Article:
Yahoo's cursing CEO Carol Bartz is out the door — and just sent staff an email saying she's been fired over the phone. It looks like AOL isn't the only loser tech company with a clusterfuck on its hands this week.
I am very sad to tell you that I've just been fired over the phone by Yahoo's Chairman of the Board. It has been my pleasure to work with all of you and I wish you only the best going forward.
Sent from my iPad
Yahoo CFO Tim Morse will fill in for Bartz on an interim basis, according to All Things D, running what at one point was the web's leading collection of sites. It's not precisely clear why Bartz is finished, but Yahoo's sideways stock performance since she took over in January 2009 makes it clear that Yahoo is not among Silicon Valley's small circle of winners. The company has been on the retreat from Google and other tech companies — but especially Google — since painfully nontechnical CEO Terry Semel assumed control of the company in the 2001 dot-com downturn. In 2009, Bartz signed a deal to outsource Yahoo's search engine to Microsoft. Her departure underlines the company's continued flailing.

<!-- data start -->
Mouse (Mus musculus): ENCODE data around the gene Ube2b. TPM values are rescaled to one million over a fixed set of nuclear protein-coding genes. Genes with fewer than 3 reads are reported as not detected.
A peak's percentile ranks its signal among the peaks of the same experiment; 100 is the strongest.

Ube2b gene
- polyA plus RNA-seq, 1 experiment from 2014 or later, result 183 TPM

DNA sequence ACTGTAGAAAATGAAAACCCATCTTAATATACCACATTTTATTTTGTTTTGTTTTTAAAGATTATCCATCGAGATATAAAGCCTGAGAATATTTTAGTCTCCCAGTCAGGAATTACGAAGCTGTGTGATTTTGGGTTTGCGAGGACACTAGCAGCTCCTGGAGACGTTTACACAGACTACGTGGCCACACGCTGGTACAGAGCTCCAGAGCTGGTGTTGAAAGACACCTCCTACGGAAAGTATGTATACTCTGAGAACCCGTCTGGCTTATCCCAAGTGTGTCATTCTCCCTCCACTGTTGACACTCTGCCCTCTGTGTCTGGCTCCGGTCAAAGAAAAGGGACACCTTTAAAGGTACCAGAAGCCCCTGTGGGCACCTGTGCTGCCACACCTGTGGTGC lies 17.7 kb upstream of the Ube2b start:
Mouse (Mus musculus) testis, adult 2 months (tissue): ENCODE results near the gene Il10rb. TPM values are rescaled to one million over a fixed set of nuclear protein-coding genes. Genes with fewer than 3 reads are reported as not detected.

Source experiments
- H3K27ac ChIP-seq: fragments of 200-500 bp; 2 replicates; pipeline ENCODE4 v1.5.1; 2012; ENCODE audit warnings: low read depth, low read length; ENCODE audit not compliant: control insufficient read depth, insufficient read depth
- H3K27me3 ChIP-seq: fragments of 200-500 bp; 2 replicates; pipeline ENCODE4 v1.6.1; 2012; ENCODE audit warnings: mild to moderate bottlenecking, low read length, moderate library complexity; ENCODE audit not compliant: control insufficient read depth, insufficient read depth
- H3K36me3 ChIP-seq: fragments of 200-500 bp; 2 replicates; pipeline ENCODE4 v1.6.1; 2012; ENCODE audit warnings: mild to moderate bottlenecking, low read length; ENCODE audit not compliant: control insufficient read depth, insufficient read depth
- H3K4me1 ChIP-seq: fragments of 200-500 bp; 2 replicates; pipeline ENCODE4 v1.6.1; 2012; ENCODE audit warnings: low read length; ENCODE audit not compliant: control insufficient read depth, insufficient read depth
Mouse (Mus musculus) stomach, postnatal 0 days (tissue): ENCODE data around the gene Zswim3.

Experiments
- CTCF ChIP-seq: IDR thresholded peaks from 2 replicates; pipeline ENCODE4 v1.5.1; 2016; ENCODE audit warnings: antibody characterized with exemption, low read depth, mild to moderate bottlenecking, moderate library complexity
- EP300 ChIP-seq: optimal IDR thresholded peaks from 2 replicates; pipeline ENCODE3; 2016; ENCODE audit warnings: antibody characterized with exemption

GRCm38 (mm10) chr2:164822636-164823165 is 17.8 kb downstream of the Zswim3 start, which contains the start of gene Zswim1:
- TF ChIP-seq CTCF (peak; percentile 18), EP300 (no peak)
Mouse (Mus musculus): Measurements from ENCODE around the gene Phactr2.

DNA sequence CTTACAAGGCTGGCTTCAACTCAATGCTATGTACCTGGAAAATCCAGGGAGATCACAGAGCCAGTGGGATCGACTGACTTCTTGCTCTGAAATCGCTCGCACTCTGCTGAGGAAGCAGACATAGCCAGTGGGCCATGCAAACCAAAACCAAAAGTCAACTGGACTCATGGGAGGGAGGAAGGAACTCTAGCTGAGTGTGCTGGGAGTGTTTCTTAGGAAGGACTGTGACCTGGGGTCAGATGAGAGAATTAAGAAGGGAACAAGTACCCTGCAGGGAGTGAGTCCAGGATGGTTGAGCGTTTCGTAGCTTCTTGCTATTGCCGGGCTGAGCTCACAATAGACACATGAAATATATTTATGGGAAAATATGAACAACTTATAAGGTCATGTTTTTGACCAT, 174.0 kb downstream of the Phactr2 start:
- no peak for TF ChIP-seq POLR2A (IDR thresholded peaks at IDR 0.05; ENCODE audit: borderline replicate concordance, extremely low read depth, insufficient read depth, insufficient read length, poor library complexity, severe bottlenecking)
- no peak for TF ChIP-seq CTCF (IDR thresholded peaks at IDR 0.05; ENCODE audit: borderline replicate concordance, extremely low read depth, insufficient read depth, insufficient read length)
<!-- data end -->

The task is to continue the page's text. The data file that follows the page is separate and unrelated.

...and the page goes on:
For people who argue that large chunks of the tech sector constitute winner-take-all markets, this week is shaping up as an important one. Apple is making money, Facebook is making money, Google is making money, and some lower profile companies like Oracle, Cisco and eBay still churn out nice profits. But the ranks of the losers seem to be growing. AOL's already messy Huffington Post merger has erupted into humiliating public pissing match between two top editors. Don't even get us started on the incredible shrinking MySpace, or would be hotshots like Groupon that can't seem to get their act together. If you're not a big winner in tech, you're increasingly likely to be a loser.
(Update: We added in the "Sent from my iPad" tagline after verifying it was in the original.)